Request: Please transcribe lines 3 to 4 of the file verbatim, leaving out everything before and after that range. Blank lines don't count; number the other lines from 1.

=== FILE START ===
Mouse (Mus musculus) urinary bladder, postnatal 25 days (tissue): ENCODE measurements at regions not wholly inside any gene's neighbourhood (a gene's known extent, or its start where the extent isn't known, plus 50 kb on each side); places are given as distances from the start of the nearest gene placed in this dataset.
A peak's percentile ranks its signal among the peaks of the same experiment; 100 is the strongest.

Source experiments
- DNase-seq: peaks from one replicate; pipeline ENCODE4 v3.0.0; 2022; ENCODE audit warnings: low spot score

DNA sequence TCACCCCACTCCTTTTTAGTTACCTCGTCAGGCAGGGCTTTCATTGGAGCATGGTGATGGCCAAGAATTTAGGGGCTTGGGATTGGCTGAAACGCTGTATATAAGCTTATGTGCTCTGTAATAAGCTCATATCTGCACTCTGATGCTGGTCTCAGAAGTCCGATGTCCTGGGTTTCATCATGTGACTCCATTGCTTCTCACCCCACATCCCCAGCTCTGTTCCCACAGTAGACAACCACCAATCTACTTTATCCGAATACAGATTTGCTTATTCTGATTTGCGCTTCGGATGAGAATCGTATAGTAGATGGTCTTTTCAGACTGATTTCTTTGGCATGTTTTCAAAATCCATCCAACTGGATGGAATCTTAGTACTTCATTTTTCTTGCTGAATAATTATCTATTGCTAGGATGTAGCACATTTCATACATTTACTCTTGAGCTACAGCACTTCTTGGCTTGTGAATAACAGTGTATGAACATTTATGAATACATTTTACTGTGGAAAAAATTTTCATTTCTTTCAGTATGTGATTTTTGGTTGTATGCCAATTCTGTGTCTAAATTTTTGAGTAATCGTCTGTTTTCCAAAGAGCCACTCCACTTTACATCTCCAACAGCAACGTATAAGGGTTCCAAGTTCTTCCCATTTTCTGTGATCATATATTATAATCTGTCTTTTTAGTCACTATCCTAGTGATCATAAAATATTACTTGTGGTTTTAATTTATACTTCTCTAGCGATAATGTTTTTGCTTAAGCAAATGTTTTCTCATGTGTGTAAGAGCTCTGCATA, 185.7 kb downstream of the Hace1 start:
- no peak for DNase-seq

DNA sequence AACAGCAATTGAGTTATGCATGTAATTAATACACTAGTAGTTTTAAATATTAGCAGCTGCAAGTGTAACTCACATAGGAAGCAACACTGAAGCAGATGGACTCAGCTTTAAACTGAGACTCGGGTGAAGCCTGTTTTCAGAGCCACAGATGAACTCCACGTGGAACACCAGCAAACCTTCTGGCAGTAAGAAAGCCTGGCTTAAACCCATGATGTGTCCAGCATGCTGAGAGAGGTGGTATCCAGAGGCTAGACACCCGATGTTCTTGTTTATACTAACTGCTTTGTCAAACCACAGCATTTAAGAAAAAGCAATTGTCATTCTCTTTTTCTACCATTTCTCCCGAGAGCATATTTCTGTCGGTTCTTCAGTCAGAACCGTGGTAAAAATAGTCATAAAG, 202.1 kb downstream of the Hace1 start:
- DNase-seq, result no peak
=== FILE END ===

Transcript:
Source experiments
- DNase-seq: peaks from one replicate; pipeline ENCODE4 v3.0.0; 2022; ENCODE audit warnings: low spot score